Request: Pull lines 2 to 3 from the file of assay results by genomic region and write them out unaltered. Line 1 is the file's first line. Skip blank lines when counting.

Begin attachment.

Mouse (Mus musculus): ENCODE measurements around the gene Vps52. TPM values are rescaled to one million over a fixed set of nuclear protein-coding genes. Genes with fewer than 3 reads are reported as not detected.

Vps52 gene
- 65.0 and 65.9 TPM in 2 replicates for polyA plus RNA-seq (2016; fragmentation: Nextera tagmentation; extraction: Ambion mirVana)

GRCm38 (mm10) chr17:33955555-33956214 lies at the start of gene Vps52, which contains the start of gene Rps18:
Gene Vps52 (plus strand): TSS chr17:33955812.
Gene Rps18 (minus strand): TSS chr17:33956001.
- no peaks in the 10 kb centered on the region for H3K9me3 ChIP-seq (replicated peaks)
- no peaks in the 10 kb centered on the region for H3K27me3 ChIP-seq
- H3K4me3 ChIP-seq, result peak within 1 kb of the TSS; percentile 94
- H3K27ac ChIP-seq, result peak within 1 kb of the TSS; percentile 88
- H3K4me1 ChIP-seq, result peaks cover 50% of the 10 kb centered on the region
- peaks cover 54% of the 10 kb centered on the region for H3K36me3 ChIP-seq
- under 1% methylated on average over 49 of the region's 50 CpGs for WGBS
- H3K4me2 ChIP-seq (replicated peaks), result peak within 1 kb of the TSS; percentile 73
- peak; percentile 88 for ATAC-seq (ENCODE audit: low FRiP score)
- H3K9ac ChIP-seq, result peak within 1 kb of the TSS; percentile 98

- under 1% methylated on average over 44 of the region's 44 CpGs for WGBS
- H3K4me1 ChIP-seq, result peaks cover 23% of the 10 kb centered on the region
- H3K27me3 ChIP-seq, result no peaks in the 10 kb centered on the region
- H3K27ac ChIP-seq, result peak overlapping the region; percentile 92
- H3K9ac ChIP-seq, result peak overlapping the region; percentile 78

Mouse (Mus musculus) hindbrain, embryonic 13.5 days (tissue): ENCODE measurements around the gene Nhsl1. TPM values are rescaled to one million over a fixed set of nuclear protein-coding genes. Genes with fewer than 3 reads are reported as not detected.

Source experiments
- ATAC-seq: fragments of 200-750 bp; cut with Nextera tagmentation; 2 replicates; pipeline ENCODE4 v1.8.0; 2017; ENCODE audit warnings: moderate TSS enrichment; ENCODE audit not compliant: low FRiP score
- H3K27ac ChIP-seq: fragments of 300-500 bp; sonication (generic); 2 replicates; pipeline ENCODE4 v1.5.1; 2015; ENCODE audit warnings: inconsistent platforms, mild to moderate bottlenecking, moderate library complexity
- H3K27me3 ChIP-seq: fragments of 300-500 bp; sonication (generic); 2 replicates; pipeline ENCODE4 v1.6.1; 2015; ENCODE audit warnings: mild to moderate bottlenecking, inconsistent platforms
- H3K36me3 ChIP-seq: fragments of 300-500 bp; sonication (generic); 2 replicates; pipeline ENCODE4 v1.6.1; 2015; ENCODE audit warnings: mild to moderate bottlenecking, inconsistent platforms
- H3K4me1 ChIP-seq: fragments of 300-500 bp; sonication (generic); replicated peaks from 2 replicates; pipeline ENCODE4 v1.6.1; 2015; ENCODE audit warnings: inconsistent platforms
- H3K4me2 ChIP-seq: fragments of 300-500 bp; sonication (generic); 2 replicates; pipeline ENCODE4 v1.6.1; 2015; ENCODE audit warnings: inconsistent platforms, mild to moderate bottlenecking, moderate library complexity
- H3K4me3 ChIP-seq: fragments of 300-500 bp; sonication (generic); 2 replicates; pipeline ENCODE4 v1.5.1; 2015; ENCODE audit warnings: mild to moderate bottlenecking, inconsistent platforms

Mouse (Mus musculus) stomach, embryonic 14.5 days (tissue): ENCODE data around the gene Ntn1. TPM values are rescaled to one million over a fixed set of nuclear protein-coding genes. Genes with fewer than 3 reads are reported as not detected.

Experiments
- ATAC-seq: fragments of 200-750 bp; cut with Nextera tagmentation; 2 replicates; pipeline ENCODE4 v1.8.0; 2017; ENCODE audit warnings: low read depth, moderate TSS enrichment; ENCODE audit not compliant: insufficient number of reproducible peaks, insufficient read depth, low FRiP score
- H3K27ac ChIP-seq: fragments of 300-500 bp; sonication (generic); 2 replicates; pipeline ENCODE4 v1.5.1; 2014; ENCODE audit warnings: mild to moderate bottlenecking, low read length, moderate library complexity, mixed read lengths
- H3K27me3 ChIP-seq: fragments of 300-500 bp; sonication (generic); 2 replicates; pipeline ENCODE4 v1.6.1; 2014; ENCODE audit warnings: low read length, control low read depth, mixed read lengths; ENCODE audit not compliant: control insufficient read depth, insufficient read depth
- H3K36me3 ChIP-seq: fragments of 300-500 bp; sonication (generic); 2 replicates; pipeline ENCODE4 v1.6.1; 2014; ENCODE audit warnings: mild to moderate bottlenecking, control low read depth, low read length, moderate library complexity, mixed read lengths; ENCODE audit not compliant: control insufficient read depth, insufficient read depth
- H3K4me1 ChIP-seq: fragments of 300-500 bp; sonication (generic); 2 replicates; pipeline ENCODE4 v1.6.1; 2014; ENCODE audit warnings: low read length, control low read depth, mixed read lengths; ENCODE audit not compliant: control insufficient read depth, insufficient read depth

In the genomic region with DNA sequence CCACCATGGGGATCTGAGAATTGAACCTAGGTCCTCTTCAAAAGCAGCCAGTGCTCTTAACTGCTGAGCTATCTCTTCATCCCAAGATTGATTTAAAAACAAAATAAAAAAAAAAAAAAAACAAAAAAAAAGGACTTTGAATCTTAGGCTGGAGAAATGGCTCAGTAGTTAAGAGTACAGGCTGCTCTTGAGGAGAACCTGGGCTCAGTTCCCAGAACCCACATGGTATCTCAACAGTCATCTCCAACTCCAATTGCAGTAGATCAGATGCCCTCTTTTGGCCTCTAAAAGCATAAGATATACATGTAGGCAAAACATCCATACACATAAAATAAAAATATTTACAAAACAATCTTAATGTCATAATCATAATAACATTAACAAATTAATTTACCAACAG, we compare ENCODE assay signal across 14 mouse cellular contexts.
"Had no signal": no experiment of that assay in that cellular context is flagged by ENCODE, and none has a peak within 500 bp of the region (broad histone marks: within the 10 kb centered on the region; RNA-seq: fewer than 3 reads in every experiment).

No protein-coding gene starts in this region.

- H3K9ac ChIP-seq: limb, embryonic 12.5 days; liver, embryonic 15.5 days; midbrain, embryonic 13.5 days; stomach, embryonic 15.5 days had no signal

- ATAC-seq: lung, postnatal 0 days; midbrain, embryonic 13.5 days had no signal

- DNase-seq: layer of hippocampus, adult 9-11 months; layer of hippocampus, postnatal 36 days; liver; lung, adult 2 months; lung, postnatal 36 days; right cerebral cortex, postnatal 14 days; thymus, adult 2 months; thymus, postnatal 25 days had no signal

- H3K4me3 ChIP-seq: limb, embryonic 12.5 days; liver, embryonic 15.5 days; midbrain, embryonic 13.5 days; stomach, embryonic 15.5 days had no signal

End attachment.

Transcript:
Vps52 gene
- 65.0 and 65.9 TPM in 2 replicates for polyA plus RNA-seq (2016; fragmentation: Nextera tagmentation; extraction: Ambion mirVana)